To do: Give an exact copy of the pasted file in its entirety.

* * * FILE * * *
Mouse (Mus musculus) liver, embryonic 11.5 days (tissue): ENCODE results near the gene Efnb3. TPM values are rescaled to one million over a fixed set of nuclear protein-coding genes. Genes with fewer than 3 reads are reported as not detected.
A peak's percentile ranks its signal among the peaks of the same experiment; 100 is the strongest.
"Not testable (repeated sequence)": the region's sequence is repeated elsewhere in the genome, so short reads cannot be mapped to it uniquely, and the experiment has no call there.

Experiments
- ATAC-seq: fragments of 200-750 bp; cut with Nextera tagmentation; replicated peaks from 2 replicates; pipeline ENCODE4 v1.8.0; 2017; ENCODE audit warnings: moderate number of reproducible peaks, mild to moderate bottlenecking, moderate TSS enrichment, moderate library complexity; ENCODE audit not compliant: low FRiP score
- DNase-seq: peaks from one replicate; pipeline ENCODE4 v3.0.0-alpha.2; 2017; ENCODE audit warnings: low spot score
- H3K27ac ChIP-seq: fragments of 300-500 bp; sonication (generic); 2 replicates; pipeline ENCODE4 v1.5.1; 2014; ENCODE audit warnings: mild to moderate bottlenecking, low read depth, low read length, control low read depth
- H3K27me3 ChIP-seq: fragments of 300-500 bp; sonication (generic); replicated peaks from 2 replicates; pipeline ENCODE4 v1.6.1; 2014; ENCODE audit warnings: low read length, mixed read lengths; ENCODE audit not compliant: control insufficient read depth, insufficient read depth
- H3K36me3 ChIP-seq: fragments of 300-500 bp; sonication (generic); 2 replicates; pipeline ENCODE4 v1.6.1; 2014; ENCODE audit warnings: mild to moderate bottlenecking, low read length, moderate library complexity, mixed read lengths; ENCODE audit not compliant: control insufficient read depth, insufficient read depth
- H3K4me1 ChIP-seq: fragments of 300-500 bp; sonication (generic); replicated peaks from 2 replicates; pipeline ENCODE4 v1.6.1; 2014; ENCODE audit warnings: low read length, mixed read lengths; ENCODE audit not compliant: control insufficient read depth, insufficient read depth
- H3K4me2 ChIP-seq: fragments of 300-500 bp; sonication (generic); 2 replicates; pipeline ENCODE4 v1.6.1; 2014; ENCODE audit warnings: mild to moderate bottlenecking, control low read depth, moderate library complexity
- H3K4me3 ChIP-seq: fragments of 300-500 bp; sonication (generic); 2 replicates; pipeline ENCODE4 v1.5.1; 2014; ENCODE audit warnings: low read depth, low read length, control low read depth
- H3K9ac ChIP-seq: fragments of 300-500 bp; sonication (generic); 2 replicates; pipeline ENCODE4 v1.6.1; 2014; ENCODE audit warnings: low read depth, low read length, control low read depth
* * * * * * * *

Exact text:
Mouse (Mus musculus) liver, embryonic 11.5 days (tissue): ENCODE results near the gene Efnb3. TPM values are rescaled to one million over a fixed set of nuclear protein-coding genes. Genes with fewer than 3 reads are reported as not detected.
A peak's percentile ranks its signal among the peaks of the same experiment; 100 is the strongest.
"Not testable (repeated sequence)": the region's sequence is repeated elsewhere in the genome, so short reads cannot be mapped to it uniquely, and the experiment has no call there.

Experiments
- ATAC-seq: fragments of 200-750 bp; cut with Nextera tagmentation; replicated peaks from 2 replicates; pipeline ENCODE4 v1.8.0; 2017; ENCODE audit warnings: moderate number of reproducible peaks, mild to moderate bottlenecking, moderate TSS enrichment, moderate library complexity; ENCODE audit not compliant: low FRiP score
- DNase-seq: peaks from one replicate; pipeline ENCODE4 v3.0.0-alpha.2; 2017; ENCODE audit warnings: low spot score
- H3K27ac ChIP-seq: fragments of 300-500 bp; sonication (generic); 2 replicates; pipeline ENCODE4 v1.5.1; 2014; ENCODE audit warnings: mild to moderate bottlenecking, low read depth, low read length, control low read depth
- H3K27me3 ChIP-seq: fragments of 300-500 bp; sonication (generic); replicated peaks from 2 replicates; pipeline ENCODE4 v1.6.1; 2014; ENCODE audit warnings: low read length, mixed read lengths; ENCODE audit not compliant: control insufficient read depth, insufficient read depth
- H3K36me3 ChIP-seq: fragments of 300-500 bp; sonication (generic); 2 replicates; pipeline ENCODE4 v1.6.1; 2014; ENCODE audit warnings: mild to moderate bottlenecking, low read length, moderate library complexity, mixed read lengths; ENCODE audit not compliant: control insufficient read depth, insufficient read depth
- H3K4me1 ChIP-seq: fragments of 300-500 bp; sonication (generic); replicated peaks from 2 replicates; pipeline ENCODE4 v1.6.1; 2014; ENCODE audit warnings: low read length, mixed read lengths; ENCODE audit not compliant: control insufficient read depth, insufficient read depth
- H3K4me2 ChIP-seq: fragments of 300-500 bp; sonication (generic); 2 replicates; pipeline ENCODE4 v1.6.1; 2014; ENCODE audit warnings: mild to moderate bottlenecking, control low read depth, moderate library complexity
- H3K4me3 ChIP-seq: fragments of 300-500 bp; sonication (generic); 2 replicates; pipeline ENCODE4 v1.5.1; 2014; ENCODE audit warnings: low read depth, low read length, control low read depth
- H3K9ac ChIP-seq: fragments of 300-500 bp; sonication (generic); 2 replicates; pipeline ENCODE4 v1.6.1; 2014; ENCODE audit warnings: low read depth, low read length, control low read depth